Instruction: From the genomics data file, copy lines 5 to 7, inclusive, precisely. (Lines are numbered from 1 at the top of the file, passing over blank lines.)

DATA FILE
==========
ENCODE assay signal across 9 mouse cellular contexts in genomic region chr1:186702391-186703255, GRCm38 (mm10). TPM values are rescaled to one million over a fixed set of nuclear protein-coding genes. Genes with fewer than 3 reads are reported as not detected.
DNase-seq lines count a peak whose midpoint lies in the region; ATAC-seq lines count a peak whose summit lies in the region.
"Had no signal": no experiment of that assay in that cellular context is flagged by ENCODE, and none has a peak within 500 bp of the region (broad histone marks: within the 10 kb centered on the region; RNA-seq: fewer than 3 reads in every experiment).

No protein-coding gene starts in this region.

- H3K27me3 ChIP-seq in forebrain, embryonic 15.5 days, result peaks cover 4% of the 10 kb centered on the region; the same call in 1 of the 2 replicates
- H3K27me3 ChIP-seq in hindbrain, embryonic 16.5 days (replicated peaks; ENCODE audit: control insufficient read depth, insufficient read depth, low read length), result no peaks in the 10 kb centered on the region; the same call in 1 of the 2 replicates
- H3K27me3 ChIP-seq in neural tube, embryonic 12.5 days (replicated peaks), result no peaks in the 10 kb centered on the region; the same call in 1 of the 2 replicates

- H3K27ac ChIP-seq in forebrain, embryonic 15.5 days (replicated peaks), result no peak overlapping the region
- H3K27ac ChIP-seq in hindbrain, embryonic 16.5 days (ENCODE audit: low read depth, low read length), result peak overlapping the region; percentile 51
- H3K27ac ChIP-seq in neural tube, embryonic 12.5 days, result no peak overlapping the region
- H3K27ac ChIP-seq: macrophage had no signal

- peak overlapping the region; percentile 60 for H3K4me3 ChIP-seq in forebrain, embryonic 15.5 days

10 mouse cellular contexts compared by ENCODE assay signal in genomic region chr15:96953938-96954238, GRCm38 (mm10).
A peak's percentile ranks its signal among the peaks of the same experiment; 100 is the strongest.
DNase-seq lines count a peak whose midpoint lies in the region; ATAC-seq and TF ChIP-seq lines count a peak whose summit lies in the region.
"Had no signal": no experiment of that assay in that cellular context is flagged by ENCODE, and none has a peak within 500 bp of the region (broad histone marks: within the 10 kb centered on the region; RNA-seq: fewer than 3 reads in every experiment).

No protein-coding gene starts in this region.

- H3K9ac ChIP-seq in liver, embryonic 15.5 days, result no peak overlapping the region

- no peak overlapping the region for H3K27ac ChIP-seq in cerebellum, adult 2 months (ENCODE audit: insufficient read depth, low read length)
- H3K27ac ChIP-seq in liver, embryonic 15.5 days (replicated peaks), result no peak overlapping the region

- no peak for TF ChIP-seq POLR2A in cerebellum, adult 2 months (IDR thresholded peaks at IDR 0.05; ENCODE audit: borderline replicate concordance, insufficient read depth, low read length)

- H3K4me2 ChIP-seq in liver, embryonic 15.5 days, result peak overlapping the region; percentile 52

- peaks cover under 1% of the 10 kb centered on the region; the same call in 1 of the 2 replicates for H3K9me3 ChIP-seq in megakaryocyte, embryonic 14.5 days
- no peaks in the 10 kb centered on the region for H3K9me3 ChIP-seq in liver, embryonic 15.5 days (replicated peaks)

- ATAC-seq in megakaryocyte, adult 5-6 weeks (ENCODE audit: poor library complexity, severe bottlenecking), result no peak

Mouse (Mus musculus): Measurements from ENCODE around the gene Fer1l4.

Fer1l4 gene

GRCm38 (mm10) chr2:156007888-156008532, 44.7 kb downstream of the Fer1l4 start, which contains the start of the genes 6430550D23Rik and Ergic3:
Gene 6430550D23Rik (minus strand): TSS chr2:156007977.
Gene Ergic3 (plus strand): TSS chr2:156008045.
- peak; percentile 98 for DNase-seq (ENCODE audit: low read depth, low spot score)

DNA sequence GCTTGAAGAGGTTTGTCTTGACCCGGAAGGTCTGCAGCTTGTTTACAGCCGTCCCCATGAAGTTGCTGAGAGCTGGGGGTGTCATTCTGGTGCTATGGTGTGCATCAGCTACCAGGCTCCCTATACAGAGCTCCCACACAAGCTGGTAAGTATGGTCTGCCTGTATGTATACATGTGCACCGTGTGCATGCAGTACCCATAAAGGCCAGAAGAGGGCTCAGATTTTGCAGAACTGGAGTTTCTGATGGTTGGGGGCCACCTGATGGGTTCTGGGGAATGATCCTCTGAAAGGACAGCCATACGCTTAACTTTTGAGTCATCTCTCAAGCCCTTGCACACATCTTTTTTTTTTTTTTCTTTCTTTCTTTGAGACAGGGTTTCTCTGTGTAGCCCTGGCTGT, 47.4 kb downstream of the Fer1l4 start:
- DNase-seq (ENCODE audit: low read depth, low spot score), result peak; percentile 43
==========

- H3K27me3 ChIP-seq in forebrain, embryonic 15.5 days, result peaks cover 4% of the 10 kb centered on the region; the same call in 1 of the 2 replicates
- H3K27me3 ChIP-seq in hindbrain, embryonic 16.5 days (replicated peaks; ENCODE audit: control insufficient read depth, insufficient read depth, low read length), result no peaks in the 10 kb centered on the region; the same call in 1 of the 2 replicates
- H3K27me3 ChIP-seq in neural tube, embryonic 12.5 days (replicated peaks), result no peaks in the 10 kb centered on the region; the same call in 1 of the 2 replicates